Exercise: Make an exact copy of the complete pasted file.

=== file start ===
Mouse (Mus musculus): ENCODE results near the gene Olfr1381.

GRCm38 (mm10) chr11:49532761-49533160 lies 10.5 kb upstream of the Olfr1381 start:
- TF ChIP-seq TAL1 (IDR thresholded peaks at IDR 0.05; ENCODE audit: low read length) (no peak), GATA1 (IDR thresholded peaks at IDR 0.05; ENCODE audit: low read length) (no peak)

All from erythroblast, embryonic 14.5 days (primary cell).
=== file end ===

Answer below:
Mouse (Mus musculus): ENCODE results near the gene Olfr1381.

GRCm38 (mm10) chr11:49532761-49533160 lies 10.5 kb upstream of the Olfr1381 start:
- TF ChIP-seq TAL1 (IDR thresholded peaks at IDR 0.05; ENCODE audit: low read length) (no peak), GATA1 (IDR thresholded peaks at IDR 0.05; ENCODE audit: low read length) (no peak)

All from erythroblast, embryonic 14.5 days (primary cell).